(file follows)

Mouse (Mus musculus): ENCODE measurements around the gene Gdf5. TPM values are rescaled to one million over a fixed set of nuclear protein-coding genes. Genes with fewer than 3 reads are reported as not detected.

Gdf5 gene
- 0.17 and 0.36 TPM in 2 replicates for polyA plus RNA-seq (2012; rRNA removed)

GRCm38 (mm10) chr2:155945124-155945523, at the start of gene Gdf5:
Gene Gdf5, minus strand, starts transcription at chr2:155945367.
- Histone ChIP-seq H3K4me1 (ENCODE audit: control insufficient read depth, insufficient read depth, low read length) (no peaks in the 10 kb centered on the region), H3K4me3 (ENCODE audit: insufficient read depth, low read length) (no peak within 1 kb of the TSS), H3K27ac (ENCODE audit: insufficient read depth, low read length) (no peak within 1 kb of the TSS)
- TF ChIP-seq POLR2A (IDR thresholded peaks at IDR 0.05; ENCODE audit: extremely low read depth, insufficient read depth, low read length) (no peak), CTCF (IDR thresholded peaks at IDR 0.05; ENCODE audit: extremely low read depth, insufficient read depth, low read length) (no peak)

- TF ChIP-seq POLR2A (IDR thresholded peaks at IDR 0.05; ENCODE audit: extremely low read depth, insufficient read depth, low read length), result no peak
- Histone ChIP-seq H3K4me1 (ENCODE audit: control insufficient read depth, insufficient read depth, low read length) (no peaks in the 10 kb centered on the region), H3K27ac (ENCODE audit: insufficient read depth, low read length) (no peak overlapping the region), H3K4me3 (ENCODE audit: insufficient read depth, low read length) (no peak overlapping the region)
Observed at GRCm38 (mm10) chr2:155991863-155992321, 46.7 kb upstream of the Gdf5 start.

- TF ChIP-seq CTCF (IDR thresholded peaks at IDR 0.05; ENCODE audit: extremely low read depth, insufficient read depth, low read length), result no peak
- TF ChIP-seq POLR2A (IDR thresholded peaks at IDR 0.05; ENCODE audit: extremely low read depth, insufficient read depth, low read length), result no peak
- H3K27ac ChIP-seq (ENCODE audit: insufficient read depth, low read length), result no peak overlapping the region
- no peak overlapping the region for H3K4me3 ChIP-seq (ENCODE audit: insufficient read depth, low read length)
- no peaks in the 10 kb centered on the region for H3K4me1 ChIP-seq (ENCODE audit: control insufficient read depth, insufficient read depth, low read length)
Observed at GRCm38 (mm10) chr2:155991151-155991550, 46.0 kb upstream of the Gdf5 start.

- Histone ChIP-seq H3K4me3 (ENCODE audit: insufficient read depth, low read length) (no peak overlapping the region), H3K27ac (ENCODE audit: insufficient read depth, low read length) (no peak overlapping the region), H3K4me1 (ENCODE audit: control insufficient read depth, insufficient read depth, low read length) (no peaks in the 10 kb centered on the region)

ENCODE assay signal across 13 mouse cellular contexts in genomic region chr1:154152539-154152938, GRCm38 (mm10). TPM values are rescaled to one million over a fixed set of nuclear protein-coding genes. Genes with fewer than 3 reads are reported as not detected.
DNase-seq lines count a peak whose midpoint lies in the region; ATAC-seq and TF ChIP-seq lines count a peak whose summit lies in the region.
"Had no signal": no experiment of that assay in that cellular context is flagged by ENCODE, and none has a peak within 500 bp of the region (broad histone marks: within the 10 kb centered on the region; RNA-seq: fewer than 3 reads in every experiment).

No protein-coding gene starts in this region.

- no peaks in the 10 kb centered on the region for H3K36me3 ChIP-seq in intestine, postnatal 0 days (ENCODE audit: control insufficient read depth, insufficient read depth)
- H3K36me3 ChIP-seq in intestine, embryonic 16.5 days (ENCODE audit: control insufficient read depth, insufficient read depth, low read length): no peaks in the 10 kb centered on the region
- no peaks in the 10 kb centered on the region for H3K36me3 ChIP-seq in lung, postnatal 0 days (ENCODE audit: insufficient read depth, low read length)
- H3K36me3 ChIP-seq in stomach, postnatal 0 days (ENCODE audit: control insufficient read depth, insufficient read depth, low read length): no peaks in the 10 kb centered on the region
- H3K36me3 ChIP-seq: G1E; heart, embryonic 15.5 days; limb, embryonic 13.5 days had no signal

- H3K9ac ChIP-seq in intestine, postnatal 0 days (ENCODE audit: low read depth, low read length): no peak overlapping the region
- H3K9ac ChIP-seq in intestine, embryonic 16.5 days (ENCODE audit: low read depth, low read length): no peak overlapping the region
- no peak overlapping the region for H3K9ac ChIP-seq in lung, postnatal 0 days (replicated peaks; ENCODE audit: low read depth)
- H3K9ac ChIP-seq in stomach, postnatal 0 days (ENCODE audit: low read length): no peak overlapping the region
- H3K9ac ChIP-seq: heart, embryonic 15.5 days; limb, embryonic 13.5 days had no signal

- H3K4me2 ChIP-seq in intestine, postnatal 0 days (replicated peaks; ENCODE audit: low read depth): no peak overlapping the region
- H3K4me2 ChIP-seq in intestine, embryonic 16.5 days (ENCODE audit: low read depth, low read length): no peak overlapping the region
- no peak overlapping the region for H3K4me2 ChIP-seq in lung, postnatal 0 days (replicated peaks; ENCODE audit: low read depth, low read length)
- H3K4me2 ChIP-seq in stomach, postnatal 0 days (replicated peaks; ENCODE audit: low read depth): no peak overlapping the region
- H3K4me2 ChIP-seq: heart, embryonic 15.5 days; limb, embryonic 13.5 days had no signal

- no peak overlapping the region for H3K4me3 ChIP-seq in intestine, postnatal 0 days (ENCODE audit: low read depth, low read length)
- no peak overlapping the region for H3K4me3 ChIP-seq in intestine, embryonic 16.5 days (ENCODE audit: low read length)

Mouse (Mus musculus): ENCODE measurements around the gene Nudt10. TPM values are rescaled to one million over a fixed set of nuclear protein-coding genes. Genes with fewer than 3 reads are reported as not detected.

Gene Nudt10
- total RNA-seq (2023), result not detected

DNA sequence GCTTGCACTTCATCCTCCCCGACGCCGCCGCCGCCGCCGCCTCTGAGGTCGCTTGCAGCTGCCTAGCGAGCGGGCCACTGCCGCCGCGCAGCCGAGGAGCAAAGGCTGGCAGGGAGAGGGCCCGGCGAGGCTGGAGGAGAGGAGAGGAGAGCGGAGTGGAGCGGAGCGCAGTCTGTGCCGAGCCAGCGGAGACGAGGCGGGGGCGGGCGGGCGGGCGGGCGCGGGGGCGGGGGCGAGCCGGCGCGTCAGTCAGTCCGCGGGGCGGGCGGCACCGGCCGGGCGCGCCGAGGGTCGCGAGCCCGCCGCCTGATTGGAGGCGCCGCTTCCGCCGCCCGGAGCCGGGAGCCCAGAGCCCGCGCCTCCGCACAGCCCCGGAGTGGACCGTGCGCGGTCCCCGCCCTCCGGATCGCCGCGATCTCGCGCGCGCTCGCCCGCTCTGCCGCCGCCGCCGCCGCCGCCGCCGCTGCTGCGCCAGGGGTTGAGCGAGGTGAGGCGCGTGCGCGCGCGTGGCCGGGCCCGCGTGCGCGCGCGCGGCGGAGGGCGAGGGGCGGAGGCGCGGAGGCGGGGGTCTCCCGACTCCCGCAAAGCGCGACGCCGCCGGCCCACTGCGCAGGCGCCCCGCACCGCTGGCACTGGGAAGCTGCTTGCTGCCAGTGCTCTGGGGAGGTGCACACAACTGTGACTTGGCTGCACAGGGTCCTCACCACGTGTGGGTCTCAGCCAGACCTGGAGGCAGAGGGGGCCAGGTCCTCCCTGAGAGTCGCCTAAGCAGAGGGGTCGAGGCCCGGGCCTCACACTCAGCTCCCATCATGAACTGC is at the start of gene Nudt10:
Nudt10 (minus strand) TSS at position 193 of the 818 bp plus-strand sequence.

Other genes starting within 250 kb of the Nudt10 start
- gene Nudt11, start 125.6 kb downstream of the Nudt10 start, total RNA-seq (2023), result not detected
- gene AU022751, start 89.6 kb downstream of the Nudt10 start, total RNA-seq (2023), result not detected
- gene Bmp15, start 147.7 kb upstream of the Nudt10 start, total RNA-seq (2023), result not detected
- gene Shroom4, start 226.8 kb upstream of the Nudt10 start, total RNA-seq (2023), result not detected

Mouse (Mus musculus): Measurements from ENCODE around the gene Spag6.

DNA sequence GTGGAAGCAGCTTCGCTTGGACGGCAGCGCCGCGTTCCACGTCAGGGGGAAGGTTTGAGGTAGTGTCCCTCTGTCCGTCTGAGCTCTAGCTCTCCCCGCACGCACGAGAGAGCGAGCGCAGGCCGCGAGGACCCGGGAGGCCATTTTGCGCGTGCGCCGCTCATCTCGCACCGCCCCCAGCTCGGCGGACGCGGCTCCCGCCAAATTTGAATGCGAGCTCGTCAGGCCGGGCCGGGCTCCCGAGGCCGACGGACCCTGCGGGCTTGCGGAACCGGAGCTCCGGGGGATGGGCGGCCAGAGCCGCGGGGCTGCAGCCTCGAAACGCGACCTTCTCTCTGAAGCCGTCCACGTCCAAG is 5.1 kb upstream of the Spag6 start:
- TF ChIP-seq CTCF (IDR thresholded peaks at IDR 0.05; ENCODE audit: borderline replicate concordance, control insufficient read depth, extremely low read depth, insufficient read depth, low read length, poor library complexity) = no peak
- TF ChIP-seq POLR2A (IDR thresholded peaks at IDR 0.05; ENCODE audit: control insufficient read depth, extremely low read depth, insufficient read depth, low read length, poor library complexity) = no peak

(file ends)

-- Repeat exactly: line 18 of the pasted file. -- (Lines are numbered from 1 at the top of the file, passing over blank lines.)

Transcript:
ENCODE assay signal across 13 mouse cellular contexts in genomic region chr1:154152539-154152938, GRCm38 (mm10). TPM values are rescaled to one million over a fixed set of nuclear protein-coding genes. Genes with fewer than 3 reads are reported as not detected.